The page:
Business growth and innovation would not succeed without entrepreneurial risk and commitment. At Merchant Advance, we’ve come to know hundreds of businesses who are ready to make that commitment to growth, and to build a foundation from which they can move forward more confidently. In their recent announcement of the Canadian Business Growth Fund, the federal government has also shown commitment to small businesses – but can they tolerate risk?
As Jack Mintz at the University of Calgary notes, Canada is one of the poorest investors in the private sector in the OECD community. On the surface, the allocation by the Canadian Business Growth Fund of up to $1 billion in future investments in small and medium-sized business growth appears to be aimed at reversing that trend. However, Canadian major banks have been notably cautious about lending to small business in the past. Unless the new fund is willing to take risks seen as unacceptable by each of the financial companies involved individually, yesterday’s announcement may be little more than an exercise in public relations.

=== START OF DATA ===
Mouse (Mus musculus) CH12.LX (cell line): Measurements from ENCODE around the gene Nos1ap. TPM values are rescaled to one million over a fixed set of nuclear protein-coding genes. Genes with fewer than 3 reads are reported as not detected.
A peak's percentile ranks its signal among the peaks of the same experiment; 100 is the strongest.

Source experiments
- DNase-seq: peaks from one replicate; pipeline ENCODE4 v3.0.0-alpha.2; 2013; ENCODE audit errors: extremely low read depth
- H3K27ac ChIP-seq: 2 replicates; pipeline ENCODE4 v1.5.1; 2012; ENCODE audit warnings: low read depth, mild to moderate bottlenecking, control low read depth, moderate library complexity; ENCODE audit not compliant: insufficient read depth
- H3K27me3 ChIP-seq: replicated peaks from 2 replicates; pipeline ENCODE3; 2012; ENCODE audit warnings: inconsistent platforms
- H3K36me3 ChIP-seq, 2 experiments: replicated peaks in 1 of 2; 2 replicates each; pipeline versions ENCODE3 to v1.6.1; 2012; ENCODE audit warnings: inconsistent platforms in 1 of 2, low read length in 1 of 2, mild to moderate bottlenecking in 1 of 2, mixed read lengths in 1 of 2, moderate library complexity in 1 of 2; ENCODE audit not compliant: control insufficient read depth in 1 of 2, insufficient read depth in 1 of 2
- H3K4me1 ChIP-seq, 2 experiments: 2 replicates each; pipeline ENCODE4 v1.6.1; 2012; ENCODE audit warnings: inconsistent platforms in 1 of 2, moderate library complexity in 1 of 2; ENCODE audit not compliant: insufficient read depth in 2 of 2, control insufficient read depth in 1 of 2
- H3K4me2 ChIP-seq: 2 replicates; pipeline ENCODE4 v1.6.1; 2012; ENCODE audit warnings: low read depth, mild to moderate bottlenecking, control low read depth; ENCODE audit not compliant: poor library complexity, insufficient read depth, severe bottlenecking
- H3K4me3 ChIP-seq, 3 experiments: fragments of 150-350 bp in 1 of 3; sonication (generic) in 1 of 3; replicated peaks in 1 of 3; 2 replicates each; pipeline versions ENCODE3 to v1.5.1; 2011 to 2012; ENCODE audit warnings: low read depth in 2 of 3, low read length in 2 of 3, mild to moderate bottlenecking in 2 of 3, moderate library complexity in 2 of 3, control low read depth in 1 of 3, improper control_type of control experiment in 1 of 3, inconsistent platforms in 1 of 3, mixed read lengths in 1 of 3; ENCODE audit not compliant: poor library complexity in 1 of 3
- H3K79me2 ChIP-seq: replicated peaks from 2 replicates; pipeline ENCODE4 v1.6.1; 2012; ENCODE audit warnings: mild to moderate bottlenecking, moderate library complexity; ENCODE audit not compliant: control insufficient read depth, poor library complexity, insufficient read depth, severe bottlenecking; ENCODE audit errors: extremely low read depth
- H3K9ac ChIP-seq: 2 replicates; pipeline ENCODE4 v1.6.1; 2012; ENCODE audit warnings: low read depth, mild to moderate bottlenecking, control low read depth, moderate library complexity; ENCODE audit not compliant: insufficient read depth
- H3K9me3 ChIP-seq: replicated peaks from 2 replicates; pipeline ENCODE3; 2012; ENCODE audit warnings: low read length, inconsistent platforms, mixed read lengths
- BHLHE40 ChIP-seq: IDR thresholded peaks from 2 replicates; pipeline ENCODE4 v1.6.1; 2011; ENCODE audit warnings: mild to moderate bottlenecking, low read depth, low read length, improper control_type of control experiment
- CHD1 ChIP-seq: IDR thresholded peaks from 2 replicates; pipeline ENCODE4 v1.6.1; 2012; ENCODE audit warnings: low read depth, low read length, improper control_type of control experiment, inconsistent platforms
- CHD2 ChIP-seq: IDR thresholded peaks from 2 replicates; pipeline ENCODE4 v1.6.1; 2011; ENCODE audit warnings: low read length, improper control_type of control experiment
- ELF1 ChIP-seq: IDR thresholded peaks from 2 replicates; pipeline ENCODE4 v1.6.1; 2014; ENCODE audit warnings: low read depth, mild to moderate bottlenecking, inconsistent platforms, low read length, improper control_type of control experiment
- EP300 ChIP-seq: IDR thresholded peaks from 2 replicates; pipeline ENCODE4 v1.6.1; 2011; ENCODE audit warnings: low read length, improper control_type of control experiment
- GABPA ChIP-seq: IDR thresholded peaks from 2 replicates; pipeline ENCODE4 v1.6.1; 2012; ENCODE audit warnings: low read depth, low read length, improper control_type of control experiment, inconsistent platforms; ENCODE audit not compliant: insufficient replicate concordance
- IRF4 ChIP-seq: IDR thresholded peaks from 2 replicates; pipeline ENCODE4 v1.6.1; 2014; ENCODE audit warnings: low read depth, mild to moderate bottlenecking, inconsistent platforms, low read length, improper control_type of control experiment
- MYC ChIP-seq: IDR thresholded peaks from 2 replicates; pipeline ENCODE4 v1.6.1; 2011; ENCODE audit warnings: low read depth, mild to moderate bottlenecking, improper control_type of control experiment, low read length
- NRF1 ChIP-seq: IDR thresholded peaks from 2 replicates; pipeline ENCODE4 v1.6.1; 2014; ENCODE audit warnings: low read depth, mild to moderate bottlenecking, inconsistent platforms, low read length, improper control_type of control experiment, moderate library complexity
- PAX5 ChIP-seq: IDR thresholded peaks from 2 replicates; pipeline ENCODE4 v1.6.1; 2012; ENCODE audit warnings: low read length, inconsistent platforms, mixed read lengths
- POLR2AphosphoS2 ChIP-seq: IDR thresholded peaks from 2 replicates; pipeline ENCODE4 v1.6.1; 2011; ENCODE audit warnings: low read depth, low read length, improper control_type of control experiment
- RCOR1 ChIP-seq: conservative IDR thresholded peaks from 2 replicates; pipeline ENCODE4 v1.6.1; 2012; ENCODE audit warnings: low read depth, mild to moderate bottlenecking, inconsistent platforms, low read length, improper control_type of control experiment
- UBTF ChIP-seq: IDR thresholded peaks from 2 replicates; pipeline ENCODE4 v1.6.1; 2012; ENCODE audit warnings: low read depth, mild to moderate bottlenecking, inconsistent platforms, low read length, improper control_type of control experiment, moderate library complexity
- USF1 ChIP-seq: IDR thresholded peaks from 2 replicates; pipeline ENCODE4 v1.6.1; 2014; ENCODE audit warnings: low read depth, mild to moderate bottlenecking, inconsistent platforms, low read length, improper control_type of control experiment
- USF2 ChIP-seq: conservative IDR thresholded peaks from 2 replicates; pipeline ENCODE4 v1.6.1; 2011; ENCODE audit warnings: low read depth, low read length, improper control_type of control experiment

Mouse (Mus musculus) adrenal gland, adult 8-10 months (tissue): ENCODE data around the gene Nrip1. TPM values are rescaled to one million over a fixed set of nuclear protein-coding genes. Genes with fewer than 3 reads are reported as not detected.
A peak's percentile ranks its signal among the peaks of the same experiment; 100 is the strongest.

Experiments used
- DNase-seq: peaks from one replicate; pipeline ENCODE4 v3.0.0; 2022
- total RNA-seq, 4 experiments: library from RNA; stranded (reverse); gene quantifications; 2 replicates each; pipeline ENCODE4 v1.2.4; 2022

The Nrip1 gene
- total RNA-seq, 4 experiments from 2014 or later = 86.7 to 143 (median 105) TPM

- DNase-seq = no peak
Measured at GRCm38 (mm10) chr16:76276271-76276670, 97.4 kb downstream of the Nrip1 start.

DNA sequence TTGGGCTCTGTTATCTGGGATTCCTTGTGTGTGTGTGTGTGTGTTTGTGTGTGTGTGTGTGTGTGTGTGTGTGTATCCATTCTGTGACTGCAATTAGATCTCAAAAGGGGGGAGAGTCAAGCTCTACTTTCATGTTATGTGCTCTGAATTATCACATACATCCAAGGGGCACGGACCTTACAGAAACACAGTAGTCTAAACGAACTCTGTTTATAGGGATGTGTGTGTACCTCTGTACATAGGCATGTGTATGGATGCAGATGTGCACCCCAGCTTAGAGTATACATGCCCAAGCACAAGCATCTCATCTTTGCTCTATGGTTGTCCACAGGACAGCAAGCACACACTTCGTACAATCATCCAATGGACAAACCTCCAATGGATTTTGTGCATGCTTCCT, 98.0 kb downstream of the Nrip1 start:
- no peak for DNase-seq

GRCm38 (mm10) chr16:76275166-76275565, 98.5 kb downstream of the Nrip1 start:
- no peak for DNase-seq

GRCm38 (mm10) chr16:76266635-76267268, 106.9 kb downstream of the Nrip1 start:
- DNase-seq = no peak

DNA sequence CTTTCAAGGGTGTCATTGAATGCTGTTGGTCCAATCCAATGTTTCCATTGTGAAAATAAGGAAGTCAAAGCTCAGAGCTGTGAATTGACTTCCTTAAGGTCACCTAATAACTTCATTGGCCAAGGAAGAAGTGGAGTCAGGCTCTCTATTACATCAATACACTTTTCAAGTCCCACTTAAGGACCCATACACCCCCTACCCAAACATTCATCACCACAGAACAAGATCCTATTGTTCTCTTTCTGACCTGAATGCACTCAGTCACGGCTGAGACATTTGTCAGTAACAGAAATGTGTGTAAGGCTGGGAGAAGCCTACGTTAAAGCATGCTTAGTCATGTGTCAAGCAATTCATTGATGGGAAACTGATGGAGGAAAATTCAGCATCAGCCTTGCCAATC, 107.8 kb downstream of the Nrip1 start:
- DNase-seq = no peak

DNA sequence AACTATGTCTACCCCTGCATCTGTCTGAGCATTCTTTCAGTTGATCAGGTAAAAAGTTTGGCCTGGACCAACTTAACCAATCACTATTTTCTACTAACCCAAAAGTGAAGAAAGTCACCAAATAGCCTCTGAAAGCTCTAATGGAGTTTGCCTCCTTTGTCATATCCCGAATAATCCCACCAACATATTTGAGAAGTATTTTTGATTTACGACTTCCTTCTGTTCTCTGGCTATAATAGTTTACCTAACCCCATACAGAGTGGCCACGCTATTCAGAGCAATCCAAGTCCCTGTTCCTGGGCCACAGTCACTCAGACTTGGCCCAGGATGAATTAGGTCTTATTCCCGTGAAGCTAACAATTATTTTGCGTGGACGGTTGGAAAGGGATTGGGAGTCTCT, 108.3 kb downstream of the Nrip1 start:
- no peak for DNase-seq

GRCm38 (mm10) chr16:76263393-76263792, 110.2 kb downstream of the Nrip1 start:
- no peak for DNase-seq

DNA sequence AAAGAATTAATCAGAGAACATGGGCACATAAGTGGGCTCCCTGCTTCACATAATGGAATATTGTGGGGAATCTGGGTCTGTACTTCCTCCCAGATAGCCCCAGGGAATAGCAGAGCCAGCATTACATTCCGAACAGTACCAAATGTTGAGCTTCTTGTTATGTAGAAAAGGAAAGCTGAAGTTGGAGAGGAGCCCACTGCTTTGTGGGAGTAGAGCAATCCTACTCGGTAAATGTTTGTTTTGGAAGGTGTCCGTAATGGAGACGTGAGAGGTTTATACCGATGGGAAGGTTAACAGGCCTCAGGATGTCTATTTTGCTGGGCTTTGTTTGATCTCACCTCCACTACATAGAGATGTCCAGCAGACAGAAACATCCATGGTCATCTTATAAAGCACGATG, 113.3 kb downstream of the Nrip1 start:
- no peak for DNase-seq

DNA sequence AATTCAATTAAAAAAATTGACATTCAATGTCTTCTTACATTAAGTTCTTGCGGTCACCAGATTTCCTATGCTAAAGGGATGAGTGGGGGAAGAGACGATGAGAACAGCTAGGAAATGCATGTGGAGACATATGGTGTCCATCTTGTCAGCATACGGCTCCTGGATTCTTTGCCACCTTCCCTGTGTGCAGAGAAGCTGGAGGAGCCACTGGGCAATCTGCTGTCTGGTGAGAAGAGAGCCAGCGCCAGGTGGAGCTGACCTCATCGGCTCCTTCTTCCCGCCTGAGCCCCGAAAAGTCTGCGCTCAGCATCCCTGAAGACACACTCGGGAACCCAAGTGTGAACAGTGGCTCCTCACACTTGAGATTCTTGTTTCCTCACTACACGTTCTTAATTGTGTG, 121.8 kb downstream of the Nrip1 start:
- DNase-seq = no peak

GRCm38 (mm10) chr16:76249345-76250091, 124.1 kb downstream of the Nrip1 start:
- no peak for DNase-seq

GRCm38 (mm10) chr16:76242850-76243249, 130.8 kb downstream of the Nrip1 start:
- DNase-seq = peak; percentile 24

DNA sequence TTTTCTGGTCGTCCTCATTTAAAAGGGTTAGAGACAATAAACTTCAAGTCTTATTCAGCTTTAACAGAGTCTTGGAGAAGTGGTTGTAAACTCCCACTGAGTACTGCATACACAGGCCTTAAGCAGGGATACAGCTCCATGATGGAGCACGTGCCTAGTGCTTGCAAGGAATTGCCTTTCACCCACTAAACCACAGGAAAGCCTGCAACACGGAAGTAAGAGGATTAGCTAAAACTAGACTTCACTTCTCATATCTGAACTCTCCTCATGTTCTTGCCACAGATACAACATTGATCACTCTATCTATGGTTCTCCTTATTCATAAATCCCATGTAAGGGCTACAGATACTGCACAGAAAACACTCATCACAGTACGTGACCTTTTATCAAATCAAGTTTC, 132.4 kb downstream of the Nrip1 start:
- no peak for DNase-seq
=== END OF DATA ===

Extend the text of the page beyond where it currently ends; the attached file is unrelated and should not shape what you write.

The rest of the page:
The tendency for banks to stay conservative on small business lending has spurred the growth of alternative lenders in Canada, whose ability to lend to small businesses has been bolstered by significant investment growth: in the first three quarters of 2016 alone, a total of $2.5 billion was invested in financial technology companies in 446 deals.
It remains to be seen whether the effect of the Canadian Business Growth Fund will be fully realized and have a meaningful impact on small businesses across the country. However, if it fulfils its mandate, the Fund will no doubt become an engine for the much-needed support of small businesses and their owners. Until such time, businesses have every incentive to work with an alternative lender to help finance their growth.